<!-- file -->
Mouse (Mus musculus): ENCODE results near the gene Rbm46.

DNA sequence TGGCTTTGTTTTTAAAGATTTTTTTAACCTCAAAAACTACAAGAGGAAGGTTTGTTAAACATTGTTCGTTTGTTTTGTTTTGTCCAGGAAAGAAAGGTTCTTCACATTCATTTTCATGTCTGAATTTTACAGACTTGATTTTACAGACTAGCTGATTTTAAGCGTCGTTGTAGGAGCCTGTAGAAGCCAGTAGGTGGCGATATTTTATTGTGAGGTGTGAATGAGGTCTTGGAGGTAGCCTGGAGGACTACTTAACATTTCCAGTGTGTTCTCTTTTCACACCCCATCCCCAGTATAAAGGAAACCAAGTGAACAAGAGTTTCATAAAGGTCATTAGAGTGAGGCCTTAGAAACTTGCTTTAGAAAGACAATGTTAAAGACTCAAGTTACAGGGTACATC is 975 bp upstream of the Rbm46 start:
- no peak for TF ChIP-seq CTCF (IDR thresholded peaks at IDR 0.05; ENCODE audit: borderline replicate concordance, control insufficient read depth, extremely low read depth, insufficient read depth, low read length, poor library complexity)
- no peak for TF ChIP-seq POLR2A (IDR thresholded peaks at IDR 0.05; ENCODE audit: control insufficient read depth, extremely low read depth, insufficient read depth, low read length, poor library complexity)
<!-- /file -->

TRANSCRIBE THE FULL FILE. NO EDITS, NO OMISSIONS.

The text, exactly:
Mouse (Mus musculus): ENCODE results near the gene Rbm46.

DNA sequence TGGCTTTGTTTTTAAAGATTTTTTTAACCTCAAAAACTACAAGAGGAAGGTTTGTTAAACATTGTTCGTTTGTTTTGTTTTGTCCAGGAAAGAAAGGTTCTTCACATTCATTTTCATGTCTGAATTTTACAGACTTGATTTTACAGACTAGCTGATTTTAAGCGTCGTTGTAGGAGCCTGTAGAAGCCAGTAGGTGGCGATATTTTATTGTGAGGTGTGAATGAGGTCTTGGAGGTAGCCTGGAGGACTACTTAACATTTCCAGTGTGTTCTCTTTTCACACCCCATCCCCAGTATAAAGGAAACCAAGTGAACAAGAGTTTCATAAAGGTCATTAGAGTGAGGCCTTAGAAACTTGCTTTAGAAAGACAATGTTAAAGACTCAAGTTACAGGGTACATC is 975 bp upstream of the Rbm46 start:
- no peak for TF ChIP-seq CTCF (IDR thresholded peaks at IDR 0.05; ENCODE audit: borderline replicate concordance, control insufficient read depth, extremely low read depth, insufficient read depth, low read length, poor library complexity)
- no peak for TF ChIP-seq POLR2A (IDR thresholded peaks at IDR 0.05; ENCODE audit: control insufficient read depth, extremely low read depth, insufficient read depth, low read length, poor library complexity)